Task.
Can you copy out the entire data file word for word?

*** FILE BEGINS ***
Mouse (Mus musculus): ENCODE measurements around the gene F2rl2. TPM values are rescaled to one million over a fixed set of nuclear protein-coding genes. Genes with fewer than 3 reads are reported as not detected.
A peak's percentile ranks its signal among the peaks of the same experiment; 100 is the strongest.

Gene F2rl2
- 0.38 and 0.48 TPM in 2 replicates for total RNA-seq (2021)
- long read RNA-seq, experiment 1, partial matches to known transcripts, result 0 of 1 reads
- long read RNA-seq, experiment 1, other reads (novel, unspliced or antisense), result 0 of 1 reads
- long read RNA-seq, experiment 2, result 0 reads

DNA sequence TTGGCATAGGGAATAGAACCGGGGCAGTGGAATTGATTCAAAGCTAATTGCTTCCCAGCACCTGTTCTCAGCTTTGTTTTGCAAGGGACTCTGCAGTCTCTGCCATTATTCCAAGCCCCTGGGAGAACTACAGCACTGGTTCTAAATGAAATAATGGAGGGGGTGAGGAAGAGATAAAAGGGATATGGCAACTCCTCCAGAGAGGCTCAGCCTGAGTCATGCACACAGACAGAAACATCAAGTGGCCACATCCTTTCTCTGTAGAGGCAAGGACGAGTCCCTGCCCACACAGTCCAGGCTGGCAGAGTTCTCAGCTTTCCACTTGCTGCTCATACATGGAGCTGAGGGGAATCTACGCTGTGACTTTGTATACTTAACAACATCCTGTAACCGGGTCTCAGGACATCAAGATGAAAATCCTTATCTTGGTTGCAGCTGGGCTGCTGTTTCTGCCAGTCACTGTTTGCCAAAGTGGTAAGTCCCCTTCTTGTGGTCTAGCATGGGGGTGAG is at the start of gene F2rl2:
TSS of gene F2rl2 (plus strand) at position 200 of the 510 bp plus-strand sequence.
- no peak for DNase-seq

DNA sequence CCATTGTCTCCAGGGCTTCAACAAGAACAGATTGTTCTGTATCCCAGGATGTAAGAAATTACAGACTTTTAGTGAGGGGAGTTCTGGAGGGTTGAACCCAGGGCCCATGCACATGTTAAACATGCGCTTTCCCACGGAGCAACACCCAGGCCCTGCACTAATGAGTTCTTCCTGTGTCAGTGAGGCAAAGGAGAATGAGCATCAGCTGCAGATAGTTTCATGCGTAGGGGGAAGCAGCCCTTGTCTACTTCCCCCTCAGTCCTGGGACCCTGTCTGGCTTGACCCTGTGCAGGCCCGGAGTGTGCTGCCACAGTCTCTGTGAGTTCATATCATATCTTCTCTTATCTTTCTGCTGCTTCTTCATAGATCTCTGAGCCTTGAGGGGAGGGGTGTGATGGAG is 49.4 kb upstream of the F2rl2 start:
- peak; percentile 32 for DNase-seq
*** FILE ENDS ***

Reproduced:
Mouse (Mus musculus): ENCODE measurements around the gene F2rl2. TPM values are rescaled to one million over a fixed set of nuclear protein-coding genes. Genes with fewer than 3 reads are reported as not detected.
A peak's percentile ranks its signal among the peaks of the same experiment; 100 is the strongest.

Gene F2rl2
- 0.38 and 0.48 TPM in 2 replicates for total RNA-seq (2021)
- long read RNA-seq, experiment 1, partial matches to known transcripts, result 0 of 1 reads
- long read RNA-seq, experiment 1, other reads (novel, unspliced or antisense), result 0 of 1 reads
- long read RNA-seq, experiment 2, result 0 reads

DNA sequence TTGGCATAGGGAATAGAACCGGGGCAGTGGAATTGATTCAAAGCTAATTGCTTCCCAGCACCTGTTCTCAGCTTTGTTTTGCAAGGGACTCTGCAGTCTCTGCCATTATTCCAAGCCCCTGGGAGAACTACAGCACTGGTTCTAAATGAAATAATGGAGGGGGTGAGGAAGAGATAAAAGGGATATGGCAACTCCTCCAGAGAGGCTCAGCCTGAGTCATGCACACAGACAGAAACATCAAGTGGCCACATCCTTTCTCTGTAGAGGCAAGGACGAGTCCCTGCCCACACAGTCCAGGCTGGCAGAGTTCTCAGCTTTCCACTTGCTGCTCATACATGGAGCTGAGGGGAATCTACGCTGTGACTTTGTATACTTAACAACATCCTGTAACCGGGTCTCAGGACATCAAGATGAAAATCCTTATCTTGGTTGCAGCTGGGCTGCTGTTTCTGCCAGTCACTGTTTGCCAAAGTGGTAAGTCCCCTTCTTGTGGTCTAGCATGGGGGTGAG is at the start of gene F2rl2:
TSS of gene F2rl2 (plus strand) at position 200 of the 510 bp plus-strand sequence.
- no peak for DNase-seq

DNA sequence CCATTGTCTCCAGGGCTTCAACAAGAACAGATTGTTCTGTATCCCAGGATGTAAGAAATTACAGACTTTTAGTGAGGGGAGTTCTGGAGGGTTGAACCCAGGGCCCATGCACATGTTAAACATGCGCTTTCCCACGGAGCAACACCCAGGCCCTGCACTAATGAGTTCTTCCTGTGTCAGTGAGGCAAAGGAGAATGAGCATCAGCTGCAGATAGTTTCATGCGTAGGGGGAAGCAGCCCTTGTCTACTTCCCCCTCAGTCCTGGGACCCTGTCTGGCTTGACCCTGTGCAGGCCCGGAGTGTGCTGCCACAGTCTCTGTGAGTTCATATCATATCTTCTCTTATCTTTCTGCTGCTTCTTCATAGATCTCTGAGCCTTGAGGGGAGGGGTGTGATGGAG is 49.4 kb upstream of the F2rl2 start:
- peak; percentile 32 for DNase-seq